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What Is a Postposition?

G. Wiesen
G. Wiesen

A postposition is a type of word that is used to indicate some form of spatial or time relationship between two objects and occurs after the word or phrase it complements. For example, in the sentence "I went to the store two days ago," the word "ago" is a postposition that is used to indicate the phrase "two days" as the timeframe for the action in the sentence. These types of words are fairly rare in English, in which prepositions such as "to" or "on" are more frequently used, though postpositions are more common in some other languages. Both of these kinds of words are more generally referred to as adpositions.

The basic function of a postposition is to provide information that relates one word or phrase to another, often in terms of space or time. This functionality is much the same as prepositions within English, though the differences between them is indicated by the prefix in each term. The "pre-" in preposition indicates that these words come before the complement that they are providing information about, while "post-" in postposition refers to its placement after the word or phrase. Each type of adposition is used with some form of subject or object in a sentence, and a word or phrase that is used to provide more information about it.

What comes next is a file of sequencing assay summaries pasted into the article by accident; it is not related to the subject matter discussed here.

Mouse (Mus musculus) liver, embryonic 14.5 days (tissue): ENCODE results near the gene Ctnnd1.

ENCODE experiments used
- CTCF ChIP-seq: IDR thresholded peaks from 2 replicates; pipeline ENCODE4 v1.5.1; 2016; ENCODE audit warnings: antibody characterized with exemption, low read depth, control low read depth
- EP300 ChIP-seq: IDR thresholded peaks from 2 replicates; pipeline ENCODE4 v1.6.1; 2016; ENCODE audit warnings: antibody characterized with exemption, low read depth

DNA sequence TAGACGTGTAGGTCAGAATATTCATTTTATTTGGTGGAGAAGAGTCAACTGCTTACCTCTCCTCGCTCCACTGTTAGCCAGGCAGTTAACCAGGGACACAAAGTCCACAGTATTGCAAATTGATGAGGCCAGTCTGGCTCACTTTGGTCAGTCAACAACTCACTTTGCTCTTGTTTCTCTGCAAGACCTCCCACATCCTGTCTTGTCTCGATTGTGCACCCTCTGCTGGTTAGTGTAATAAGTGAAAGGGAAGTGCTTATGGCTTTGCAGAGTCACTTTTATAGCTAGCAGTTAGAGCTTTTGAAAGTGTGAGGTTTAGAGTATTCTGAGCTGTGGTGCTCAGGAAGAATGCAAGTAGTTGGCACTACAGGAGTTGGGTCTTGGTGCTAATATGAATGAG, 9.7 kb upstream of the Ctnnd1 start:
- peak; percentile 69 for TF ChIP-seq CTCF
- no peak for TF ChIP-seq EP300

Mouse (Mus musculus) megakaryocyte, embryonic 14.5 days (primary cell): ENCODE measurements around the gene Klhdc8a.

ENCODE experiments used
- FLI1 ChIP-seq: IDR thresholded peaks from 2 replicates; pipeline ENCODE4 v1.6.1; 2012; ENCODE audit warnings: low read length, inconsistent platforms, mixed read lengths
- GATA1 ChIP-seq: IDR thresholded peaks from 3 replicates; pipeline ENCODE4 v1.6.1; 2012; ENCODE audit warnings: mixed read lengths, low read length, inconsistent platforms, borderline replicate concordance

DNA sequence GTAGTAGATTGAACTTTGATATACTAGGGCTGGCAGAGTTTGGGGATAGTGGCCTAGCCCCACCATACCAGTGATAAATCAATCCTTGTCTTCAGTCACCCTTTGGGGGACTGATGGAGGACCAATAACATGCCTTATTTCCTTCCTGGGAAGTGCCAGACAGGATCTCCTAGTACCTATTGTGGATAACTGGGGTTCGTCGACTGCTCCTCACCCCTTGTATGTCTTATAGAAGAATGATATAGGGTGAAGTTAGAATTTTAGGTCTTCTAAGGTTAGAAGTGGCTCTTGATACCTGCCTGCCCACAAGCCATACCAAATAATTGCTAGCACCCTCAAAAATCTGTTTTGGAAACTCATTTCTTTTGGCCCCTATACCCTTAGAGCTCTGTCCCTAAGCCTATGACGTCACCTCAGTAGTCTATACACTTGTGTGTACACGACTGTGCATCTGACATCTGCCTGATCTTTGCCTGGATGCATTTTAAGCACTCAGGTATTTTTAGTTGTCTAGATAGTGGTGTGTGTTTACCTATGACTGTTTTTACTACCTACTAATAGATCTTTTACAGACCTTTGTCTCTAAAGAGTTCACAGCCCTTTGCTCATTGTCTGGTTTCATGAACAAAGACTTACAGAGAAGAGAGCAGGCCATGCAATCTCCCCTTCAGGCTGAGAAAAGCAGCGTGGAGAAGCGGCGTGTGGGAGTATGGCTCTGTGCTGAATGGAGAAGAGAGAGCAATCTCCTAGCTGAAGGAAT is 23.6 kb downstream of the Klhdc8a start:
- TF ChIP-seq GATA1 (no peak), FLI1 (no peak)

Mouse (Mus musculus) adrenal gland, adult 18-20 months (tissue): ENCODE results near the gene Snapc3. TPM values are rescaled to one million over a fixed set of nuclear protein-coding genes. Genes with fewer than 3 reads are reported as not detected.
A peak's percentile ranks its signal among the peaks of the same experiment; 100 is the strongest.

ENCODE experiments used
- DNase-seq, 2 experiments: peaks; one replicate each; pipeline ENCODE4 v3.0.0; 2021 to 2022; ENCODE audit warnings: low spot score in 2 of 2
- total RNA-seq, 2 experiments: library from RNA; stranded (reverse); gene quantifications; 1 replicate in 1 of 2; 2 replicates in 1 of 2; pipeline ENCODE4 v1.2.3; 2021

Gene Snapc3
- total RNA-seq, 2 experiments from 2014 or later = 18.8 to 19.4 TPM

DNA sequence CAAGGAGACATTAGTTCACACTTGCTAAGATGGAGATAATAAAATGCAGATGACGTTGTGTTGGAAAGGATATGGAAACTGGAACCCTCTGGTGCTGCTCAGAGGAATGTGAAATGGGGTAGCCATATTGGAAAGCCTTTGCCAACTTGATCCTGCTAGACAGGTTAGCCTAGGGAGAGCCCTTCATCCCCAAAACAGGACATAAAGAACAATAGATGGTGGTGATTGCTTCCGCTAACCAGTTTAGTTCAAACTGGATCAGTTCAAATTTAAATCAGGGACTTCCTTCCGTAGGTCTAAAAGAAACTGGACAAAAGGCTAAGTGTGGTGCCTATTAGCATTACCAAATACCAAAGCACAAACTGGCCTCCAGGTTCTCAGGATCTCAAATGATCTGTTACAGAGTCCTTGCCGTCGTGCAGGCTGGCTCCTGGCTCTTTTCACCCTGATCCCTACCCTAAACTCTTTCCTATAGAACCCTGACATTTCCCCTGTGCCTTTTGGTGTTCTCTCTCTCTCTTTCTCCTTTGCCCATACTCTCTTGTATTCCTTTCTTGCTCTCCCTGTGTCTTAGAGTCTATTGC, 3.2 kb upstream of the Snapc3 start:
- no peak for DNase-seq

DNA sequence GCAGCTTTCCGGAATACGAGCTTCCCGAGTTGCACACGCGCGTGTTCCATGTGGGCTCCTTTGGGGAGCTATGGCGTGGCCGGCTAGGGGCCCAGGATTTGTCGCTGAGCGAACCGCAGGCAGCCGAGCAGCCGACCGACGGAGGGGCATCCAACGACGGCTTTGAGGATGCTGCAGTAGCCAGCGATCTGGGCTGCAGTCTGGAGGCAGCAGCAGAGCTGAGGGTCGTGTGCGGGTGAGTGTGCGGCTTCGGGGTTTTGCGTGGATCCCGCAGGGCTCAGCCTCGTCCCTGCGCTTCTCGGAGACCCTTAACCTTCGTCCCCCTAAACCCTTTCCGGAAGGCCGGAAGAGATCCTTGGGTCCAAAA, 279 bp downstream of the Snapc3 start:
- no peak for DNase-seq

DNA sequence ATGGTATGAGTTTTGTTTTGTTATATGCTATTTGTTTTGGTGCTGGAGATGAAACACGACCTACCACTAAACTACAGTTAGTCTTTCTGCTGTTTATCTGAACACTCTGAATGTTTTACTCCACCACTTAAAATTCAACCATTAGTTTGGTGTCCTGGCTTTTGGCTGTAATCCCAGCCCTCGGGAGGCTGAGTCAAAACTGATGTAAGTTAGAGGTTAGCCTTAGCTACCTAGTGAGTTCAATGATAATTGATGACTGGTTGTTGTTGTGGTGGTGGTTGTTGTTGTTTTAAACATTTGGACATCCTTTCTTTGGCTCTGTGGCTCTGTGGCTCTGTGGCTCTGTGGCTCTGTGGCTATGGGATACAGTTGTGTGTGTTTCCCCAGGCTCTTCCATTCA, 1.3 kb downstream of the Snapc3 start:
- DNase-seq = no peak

Woman holding a book
Woman holding a book

In English, the word "ago" is the most common postposition and provides information about when an action was performed. It is used in the sentence "She was born 12 years ago," in which "She" is the subject of the sentence and "was born" is the verb phrase that indicates the action of the sentence. The postposition "ago" occurs after the phrase that it is a complement to, "12 years," and it indicates that this amount of time in the past is when the action in the sentence occurred. Other languages such as Chinese, Korean, and Finnish include more postpositions than English.

Some words can function as either a preposition or a postposition, depending on how they are used within a sentence, and these are often called ambipositions. The word "through," for example, can typically be used as a preposition such as "We burned firewood to keep warm through the whole winter;" it comes before the phrase "the whole winter" to indicate the time during which the action of the sentence occurred. It can also be used as a postposition, however, and the sentence can be rewritten as "We burned firewood to keep warm the whole winter through." This is a somewhat archaic wording, and may seem strange or unnecessarily formal, but it is technically accurate and provides the same function within the sentence.

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